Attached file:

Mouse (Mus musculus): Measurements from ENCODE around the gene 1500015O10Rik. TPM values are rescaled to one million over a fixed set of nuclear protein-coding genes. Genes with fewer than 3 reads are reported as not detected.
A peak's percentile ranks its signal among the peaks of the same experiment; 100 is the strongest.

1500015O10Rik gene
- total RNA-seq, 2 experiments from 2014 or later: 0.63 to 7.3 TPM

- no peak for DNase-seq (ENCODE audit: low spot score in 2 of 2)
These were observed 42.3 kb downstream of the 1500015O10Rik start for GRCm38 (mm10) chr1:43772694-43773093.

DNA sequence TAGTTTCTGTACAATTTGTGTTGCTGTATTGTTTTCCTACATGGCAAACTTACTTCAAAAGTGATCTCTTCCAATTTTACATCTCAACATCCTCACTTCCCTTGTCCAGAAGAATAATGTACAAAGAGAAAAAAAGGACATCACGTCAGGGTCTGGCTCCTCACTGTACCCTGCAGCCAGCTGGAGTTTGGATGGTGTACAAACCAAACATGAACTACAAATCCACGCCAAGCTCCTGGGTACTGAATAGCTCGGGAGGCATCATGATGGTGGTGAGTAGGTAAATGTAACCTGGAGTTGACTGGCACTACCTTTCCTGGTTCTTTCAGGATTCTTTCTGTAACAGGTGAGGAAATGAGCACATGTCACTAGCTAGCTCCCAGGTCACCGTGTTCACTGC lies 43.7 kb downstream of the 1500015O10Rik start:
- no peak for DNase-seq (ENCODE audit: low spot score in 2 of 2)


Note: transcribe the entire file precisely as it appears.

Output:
Mouse (Mus musculus): Measurements from ENCODE around the gene 1500015O10Rik. TPM values are rescaled to one million over a fixed set of nuclear protein-coding genes. Genes with fewer than 3 reads are reported as not detected.
A peak's percentile ranks its signal among the peaks of the same experiment; 100 is the strongest.

1500015O10Rik gene
- total RNA-seq, 2 experiments from 2014 or later: 0.63 to 7.3 TPM

- no peak for DNase-seq (ENCODE audit: low spot score in 2 of 2)
These were observed 42.3 kb downstream of the 1500015O10Rik start for GRCm38 (mm10) chr1:43772694-43773093.

DNA sequence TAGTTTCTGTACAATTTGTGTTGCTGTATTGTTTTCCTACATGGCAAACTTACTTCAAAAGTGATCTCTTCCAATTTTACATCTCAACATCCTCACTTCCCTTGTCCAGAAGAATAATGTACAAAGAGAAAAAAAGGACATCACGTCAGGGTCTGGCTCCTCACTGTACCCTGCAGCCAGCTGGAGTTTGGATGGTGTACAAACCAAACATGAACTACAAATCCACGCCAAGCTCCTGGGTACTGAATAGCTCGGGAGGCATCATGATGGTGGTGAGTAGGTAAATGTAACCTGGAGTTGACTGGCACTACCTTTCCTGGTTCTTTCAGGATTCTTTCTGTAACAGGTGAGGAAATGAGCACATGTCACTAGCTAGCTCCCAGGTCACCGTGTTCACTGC lies 43.7 kb downstream of the 1500015O10Rik start:
- no peak for DNase-seq (ENCODE audit: low spot score in 2 of 2)